Growth & Development

Bright Futures Parent Handout: 2 Year Visit

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Here are some suggestions from Bright Futures experts that may be of value to your family

Assessment of Language Development

Your Talking Child

  • Talk about and describe pictures in books and the things you see and hear together.

  • Parent-child play, where the child leads, is the best way to help toddlers learn to talk.

  • Read to your child every day.

  • Your child may love hearing the same story over and over.

  • Ask your child to point to things as you read.

  • Stop a story to let your child make an animal sound or finish a part of the story.

  • Use correct language; be a good model for your child.

  • Talk slowly and remember that it may take a while for your child to respond.

Television Viewing

Your Child and TV

  • It is better for toddlers to play than watch TV.

  • Limit TV to 1–2 hours or less each day.

  • Watch TV together and discuss what you see and think.

  • Be careful about the programs and advertising your young child sees.

  • Do other activities with your child such as reading, playing games, and singing.

  • Be active together as a family. Make sure your child is active at home, at child care, and with sitters.



  • Be sure your child's car safety seat is correctly installed in the back seat of all vehicles.

  • All children 2 years or older, or those younger than 2 years who have outgrown the rear-facing weight or height limit for their car safety seat, should use a forward- facing car safety seat with a harness for as long as possible, up to the highest weight or height allowed by their car safety seat's manufacturer.

  • Everyone should wear a seat belt in the car. Do not start the vehicle until everyone is buckled up.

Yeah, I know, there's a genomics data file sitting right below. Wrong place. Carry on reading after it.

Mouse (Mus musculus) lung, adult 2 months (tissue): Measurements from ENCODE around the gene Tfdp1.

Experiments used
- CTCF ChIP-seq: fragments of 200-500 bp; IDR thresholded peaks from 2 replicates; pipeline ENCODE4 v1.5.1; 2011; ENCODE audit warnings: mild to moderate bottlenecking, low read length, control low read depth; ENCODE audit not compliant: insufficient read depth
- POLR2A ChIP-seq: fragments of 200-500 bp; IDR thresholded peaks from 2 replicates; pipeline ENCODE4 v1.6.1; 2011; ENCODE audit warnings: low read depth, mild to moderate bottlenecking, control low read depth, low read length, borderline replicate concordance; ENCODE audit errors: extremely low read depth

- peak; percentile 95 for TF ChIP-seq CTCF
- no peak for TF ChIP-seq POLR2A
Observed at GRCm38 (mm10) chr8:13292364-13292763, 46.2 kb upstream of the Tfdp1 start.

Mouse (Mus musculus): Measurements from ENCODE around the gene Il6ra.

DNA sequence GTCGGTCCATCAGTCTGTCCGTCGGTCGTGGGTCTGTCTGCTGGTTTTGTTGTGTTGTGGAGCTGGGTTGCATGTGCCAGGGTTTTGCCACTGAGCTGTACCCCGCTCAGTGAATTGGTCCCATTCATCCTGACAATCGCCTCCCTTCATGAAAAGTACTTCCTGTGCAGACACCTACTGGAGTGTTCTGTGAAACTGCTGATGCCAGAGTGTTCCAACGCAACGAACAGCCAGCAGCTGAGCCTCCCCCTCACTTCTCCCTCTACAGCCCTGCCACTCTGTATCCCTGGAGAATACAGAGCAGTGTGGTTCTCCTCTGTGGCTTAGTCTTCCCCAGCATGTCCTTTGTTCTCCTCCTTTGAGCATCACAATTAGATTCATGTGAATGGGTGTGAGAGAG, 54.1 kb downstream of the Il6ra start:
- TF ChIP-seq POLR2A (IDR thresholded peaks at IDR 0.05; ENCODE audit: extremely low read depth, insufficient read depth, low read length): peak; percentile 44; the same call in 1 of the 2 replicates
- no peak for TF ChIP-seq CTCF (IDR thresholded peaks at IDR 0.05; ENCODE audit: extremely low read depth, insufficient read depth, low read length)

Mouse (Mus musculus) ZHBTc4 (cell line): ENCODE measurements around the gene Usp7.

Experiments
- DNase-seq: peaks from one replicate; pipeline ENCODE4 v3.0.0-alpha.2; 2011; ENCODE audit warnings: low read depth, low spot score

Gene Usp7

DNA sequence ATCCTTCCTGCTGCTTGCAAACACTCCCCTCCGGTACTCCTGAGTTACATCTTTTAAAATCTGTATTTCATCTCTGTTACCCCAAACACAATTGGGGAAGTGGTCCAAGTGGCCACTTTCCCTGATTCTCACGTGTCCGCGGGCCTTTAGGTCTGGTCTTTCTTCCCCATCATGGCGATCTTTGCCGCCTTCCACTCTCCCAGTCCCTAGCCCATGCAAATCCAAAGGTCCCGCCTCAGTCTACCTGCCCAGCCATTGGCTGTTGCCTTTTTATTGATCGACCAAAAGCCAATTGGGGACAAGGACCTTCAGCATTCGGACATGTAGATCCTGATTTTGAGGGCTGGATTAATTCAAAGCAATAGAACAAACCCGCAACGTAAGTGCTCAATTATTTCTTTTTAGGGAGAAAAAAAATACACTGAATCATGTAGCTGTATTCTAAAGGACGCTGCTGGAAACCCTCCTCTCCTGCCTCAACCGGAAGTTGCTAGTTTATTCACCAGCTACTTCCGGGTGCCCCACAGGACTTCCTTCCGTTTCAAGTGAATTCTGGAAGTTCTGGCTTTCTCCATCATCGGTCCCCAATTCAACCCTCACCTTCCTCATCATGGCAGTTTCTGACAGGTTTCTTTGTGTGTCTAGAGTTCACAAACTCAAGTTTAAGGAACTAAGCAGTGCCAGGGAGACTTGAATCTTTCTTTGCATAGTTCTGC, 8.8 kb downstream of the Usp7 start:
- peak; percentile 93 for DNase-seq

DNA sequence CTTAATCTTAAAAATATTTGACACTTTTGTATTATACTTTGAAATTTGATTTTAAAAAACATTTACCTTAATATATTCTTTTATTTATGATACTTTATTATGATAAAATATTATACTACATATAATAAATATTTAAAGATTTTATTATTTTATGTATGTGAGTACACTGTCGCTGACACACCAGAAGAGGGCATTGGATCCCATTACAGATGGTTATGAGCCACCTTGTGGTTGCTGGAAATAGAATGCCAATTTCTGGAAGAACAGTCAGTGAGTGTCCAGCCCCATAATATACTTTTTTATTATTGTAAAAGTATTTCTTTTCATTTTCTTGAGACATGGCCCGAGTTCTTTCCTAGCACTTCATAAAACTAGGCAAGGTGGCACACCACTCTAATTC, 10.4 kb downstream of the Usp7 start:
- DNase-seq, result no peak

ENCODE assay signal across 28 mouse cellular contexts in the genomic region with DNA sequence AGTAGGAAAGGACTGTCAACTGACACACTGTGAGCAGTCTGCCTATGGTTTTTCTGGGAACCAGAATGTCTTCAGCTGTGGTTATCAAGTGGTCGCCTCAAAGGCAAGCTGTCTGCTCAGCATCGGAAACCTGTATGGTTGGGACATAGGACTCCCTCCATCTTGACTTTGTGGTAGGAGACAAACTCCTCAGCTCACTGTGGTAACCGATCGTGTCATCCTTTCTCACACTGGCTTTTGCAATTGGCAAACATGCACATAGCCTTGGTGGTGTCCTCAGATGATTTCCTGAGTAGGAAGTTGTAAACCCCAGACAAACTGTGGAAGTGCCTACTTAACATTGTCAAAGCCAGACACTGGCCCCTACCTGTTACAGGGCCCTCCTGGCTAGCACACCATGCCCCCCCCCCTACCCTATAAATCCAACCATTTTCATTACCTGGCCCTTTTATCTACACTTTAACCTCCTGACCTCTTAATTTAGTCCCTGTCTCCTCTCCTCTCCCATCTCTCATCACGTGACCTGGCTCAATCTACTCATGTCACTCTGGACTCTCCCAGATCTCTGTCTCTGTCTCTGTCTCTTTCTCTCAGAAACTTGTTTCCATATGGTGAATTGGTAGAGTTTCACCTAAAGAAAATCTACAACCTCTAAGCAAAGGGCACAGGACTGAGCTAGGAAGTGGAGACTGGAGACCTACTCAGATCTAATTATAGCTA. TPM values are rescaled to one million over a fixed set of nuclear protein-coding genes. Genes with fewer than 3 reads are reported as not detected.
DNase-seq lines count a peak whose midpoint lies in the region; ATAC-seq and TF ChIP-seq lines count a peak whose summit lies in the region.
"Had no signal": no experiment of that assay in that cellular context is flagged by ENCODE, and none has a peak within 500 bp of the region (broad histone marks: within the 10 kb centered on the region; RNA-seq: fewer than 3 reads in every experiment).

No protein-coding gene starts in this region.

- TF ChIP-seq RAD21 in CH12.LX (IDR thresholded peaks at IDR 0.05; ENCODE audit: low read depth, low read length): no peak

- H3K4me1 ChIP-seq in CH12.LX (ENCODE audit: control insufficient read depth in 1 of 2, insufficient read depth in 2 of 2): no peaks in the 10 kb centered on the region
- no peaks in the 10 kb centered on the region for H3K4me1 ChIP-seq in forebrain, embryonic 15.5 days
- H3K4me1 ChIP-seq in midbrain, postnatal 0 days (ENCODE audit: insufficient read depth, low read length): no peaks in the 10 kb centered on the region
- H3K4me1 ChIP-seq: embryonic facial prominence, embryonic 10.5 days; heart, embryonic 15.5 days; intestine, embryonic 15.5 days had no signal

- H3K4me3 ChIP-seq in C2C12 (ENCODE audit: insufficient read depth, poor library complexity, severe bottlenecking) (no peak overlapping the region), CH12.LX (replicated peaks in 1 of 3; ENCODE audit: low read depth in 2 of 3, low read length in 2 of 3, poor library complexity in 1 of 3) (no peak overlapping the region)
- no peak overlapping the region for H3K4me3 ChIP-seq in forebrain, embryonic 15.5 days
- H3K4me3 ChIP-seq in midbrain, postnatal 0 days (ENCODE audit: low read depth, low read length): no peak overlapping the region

• Never leave your child alone in your home or yard, especially near cars, without a mature adult in charge.

  • When backing out of the garage or driving in the driveway, have another adult hold your child a safe distance away so he is not run over.

  • Keep your child away from moving machines, lawn mowers, streets, moving garage doors, and driveways.

  • Have your child wear a good-fitting helmet on bikes and trikes.

  • Never have a gun in the home. If you must have a gun, store it unloaded and locked with the ammunition locked separately from the gun.

Toilet Training

Toilet Training

  • Signs of being ready for toilet training

    • Dry for 2 hours

    • Knows if she is wet or dry

    • Can pull pants down and up

    • Wants to learn

    • Can tell you if she is going to have a bowel movement

  • Plan for toilet breaks often. Children use the toilet as many as 10 times each day.

  • Help your child wash her hands after toileting and diaper changes and before meals.

  • Clean potty chairs after every use.

  • Teach your child to cough or sneeze into her shoulder. Use a tissue to wipe her nose.

  • Take the child to choose underwear when she feels ready to do so.

Temperament and Behavior

How Your Child Behaves

  • Praise your child for behaving well.

  • It is normal for your child to protest being away from you or meeting new people.

  • Listen to your child and treat him with respect. Expect others to as well.

  • Play with your child each day, joining in things the child likes to do.

  • Hug and hold your child often.

  • Give your child choices between 2 good things in snacks, books, or toys.

  • Help your child express his feelings and name them.

  • Help your child play with other children, but do not expect sharing.

  • Never make fun of the child's fears or allow others to scare your child.

  • Watch how your child responds to new people or situations.

What to Expect at Your Child's 2½ Year Visit

We will talk about

  • Your talking child

  • Getting ready for preschool

  • Family activities

  • Home and car safety

  • Getting along with other children

© 2010 American Academy of Pediatrics

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